• CraftytotheCore profile image

      CraftytotheCore 3 years ago

      This is a very useful article. The one thing I used to hate about corporate meetings is that some people didn't have to do anything for the meeting but show up. Others had to present cases like myself. So it got exhausting dealing with clients all week and having these meetings which I thought were just to fill the void in some of the other work schedules. Mine was full enough and I certainly didn't need any more pressure!

    • FlourishAnyway profile image
      Author

      FlourishAnyway 3 years ago from USA

      grandmapearl - That's a good one! Maybe when you find what works you can write a hub, "How to Organize Your Husband." That's one a bunch of people would read. Thanks for reading, voting, commenting. Good luck with helping your "better half."

    • grandmapearl profile image

      Connie Smith 3 years ago from Southern Tier New York State

      I'm going to try some of these suggestions with my husband. For all the years we have been married his catch phrase has been "one of these days, when I get organized".

      I have tried some of the things you have outlined, to no avail. But there are others that might work! ;) Pearl

      Voted Up+++

    • FlourishAnyway profile image
      Author

      FlourishAnyway 3 years ago from USA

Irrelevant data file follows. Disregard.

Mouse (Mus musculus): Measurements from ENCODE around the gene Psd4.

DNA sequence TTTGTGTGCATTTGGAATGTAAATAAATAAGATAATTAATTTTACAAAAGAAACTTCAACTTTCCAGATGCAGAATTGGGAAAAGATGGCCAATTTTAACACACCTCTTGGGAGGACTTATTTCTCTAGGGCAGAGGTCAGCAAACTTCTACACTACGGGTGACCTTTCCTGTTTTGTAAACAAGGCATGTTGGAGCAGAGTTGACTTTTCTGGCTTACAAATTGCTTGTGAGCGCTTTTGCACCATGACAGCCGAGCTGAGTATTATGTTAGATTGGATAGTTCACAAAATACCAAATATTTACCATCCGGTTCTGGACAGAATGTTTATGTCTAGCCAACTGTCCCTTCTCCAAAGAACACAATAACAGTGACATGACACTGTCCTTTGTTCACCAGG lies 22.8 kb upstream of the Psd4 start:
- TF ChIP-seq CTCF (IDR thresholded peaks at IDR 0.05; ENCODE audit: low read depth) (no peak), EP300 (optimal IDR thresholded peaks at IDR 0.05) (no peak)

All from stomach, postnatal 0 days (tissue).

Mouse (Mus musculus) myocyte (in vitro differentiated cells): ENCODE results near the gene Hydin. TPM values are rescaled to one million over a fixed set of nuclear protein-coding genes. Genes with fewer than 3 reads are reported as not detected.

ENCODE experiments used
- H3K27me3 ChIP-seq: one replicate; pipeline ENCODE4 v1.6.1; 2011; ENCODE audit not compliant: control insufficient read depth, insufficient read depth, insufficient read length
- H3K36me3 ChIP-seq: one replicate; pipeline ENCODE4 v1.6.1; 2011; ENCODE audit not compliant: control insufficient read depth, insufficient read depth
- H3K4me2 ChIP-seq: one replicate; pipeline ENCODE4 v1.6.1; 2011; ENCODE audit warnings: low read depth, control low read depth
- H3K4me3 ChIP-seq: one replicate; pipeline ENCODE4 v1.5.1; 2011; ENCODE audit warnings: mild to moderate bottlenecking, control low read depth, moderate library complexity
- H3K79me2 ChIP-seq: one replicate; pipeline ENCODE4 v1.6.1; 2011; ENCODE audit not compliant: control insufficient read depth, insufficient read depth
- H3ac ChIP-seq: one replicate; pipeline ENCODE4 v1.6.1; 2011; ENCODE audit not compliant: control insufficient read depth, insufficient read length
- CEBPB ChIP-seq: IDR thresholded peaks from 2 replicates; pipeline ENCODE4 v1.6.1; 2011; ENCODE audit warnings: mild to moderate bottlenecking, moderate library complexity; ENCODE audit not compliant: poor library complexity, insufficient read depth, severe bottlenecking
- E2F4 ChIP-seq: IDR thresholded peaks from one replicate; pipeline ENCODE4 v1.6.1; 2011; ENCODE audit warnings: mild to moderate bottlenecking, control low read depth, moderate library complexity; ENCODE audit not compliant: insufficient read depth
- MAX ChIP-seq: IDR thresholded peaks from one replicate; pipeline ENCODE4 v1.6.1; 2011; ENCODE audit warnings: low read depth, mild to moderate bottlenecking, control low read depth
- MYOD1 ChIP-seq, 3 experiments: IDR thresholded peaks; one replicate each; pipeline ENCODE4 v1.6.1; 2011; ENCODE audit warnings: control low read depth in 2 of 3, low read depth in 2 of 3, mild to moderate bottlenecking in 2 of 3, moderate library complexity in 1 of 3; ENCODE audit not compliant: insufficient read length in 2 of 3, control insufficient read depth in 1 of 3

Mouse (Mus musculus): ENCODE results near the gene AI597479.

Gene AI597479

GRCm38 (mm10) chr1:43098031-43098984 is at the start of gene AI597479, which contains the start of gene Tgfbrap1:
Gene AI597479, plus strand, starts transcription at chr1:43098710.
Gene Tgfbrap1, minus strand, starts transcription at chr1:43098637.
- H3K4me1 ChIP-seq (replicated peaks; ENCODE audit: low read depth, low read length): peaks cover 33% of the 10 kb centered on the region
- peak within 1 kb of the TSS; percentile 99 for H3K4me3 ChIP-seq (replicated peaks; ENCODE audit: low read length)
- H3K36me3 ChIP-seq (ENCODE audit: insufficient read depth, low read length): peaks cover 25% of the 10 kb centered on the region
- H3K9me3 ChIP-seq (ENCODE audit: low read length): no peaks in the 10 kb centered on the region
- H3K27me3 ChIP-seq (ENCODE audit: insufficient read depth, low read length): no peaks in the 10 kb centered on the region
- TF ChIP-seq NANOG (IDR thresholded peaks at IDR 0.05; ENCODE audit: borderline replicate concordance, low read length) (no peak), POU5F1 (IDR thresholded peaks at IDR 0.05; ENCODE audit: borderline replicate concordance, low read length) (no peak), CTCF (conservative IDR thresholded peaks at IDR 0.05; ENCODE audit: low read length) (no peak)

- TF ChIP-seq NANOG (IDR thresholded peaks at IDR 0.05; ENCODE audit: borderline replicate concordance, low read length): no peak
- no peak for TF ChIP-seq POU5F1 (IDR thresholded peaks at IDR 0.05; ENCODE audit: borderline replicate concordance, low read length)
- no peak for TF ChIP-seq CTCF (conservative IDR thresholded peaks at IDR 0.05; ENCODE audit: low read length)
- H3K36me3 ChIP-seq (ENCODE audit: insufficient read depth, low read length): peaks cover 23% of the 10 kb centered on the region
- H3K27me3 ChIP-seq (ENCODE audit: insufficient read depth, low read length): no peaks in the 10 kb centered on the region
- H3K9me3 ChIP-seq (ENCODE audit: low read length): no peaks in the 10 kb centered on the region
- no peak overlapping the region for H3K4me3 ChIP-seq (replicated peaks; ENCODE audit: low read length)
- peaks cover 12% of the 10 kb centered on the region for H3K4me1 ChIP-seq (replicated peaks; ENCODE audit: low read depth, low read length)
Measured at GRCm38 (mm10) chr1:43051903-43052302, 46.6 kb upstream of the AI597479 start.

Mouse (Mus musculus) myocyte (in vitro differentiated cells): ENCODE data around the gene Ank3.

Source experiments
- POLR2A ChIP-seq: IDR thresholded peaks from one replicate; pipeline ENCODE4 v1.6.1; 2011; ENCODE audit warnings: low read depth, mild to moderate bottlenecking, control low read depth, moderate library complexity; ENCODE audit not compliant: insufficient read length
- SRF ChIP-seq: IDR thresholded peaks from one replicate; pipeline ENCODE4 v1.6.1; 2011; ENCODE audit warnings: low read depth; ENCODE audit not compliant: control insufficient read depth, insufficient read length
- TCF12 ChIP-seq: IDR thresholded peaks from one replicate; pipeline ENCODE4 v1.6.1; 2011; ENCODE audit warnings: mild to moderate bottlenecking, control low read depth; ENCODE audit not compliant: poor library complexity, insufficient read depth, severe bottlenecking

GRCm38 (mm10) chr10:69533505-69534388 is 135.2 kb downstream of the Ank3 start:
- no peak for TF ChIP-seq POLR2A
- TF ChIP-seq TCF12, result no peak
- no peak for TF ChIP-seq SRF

I like that, LongTimeMother -- stickers that warn the boss to stay out of the department's files. I bet that assistant had great job security! Thanks for reading and commenting.

    • LongTimeMother profile image

      LongTimeMother 3 years ago from Australia

      ROFL. I'm guilty as charged. When I was the boss, I always relied on a brilliant assistant to get this air-head to meetings on time. There's just one hint missing from your very impressive list.

      At one time all the filing cabinets in my office had stickers on them telling me to "keep out!" All except one. It had a sticker that said, "Don't even think about it!"

      If I wanted paperwork that had already been filed, I had to ask my assistant to get it. It was the only way she'd know where it was. Fortunately I've always made my money out of being creative. In any normal job I would never have survived.

      I love this hub. :)

    • FlourishAnyway profile image
      Author

      FlourishAnyway 3 years ago from USA

      Thank you for the read and feedback, Vacation Trip!

    • Vacation Trip profile image

      Susan 3 years ago from India

      Great hub with good ideas. Thanks for sharing. Voted up and useful.